Australia and New Zealand to form Joint Body for Regulating Therapeutic Goods

Article written by:    |   Tuesday 15th November 2011

Australia and New Zealand are to  join forces to form the Australia New Zealand Therapeutic Products Agency (ANZTPA), which will regulate medicines, medical devices and medical interventions (such as cellular therapy). The new Trans-Tasman agency should provide greater health benefits for consumers, reduce regulatory costs for industry and improve efficiency for both governments.

Currently medicines and medical devices are regulated in New Zealand by Medsafe and by the Therapeutic Goods Agency (TGA) in Australia.  In Australia, the TGA must approve medicines and medical devices sold in Australia.  In New Zealand, however, Medsafe must only be notified of new medical devices going on sale: medical devices are not subject to a full approval process as in Australia.  Once the ANZTPA is established, full approval will be required for medical devices in New Zealand as well as Australia.  

In 2003, a treaty was signed by the Australian and New Zealand governments which envisaged a common regulatory framework for all therapeutic goods.  However, the joint scheme did not proceed because New Zealand was not able to pass the required legislation.  In June 2011, Prime Ministers John Key and Julia Gillard announced that the joint scheme would now proceed, although New Zealand will establish its own system for the regulation of natural health products.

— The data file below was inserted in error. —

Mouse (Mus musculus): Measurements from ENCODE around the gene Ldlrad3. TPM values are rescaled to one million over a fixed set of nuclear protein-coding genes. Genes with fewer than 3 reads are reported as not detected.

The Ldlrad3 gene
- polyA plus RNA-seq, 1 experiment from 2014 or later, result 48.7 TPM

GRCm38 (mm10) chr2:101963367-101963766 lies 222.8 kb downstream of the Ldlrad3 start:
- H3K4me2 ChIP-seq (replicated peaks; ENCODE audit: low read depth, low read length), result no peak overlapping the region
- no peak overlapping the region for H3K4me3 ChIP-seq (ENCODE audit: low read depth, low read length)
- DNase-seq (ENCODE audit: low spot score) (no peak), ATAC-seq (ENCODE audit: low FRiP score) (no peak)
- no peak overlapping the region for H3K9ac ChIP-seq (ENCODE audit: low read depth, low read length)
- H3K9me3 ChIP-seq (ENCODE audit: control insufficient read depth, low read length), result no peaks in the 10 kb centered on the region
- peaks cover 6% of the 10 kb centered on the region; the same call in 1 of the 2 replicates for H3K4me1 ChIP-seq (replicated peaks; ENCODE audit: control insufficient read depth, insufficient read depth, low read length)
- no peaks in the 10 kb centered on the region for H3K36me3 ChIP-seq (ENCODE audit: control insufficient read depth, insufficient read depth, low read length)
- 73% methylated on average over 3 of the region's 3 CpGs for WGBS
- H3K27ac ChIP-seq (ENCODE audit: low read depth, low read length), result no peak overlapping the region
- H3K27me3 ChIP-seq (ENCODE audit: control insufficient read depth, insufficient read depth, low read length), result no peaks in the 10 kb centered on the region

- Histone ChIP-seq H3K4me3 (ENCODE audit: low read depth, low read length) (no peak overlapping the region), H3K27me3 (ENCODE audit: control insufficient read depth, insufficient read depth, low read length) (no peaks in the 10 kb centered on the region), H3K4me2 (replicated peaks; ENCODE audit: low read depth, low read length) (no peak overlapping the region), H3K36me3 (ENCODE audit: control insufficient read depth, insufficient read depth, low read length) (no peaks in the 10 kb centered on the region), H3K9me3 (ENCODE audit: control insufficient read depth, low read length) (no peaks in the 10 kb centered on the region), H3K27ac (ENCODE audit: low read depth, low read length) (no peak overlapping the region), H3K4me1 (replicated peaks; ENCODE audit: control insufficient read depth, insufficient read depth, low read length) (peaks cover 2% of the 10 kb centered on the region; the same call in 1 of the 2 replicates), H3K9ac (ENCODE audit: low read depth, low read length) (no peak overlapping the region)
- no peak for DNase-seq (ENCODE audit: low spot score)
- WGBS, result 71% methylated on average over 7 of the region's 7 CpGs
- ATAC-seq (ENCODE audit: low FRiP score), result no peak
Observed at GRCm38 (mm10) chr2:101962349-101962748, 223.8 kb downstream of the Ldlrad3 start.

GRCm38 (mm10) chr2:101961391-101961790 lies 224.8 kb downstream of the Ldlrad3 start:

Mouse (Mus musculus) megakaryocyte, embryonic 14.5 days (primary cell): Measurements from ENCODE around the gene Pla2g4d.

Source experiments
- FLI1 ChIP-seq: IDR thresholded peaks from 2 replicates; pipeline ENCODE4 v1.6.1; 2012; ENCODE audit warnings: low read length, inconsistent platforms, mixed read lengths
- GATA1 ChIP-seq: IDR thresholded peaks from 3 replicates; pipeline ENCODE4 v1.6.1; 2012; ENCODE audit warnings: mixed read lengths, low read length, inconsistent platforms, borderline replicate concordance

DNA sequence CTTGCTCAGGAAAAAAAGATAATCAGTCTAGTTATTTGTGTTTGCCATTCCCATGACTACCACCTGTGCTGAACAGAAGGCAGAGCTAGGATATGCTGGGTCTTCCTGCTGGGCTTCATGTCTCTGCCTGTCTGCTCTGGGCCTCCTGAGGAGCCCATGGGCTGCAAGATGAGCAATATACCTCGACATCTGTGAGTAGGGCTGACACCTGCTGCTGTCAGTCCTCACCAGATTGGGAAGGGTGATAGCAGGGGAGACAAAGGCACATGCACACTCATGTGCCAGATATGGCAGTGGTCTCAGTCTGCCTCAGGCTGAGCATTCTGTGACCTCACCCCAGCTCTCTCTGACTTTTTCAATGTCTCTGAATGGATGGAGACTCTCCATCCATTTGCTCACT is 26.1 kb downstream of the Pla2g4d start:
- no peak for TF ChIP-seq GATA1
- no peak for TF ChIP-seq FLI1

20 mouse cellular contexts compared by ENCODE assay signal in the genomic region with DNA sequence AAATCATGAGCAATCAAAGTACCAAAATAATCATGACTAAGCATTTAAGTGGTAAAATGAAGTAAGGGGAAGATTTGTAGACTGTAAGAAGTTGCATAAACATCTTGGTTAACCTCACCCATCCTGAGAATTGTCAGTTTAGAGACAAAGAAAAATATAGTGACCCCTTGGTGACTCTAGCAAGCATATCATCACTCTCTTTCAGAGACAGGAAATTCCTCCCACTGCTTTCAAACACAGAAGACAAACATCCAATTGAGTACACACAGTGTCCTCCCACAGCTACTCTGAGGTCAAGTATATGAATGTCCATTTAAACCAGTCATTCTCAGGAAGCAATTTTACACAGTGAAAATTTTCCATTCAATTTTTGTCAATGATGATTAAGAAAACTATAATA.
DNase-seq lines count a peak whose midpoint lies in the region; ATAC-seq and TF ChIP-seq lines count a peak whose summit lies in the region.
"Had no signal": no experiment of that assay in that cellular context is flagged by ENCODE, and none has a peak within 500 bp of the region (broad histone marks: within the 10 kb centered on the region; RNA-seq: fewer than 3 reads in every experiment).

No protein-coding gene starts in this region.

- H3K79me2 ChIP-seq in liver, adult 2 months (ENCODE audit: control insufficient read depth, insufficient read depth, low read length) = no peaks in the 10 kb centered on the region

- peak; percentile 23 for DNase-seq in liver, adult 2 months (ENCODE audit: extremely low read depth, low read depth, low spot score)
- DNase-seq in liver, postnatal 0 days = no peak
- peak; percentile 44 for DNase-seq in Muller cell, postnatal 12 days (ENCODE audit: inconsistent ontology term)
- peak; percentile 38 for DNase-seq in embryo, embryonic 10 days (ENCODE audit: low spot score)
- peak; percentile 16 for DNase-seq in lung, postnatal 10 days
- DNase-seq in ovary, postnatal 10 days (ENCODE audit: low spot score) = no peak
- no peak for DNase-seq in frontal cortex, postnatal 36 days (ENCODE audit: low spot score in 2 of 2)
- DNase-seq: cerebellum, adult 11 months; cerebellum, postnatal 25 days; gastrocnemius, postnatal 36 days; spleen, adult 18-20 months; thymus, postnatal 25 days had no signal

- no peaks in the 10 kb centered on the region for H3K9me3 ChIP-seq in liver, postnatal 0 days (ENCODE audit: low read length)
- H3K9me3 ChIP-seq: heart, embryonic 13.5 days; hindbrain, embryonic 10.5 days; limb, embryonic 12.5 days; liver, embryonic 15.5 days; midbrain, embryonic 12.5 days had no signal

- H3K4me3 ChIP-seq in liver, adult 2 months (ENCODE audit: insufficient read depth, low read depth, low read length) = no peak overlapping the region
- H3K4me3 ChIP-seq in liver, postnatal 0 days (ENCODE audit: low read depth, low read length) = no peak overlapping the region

In July 2011, Medsafe and the TGA began sharing resources, expertise and information in the first step of a five-year, three-stage plan to establish the ANZTPA.  Products will still need to meet the regulations of each country until a common regulatory scheme is put in place.  To this end, the Medicines Amendment Bill was introduced into Parliament on 13 October 2011.

The Bill removes strict and detailed approval requirements from the Medicines Act 1981 and allows new requirements to be prescribed by the Medicines Regulations 1984.  While this allows for greater flexibility in updating approval requirements, there are concerns regarding lack of consultation with the public and industry, and that standards of approval will be dictated from across the Tasman – the ANZTPA will be based in Canberra.

The first reading of the Bill will have to wait until the next Parliament is in session in 2012, assuming it is amongst those bills carried over by the incoming government after the election.
This article was written by Claire McInnes.  Claire is a patent attorney based in our Wellington office.

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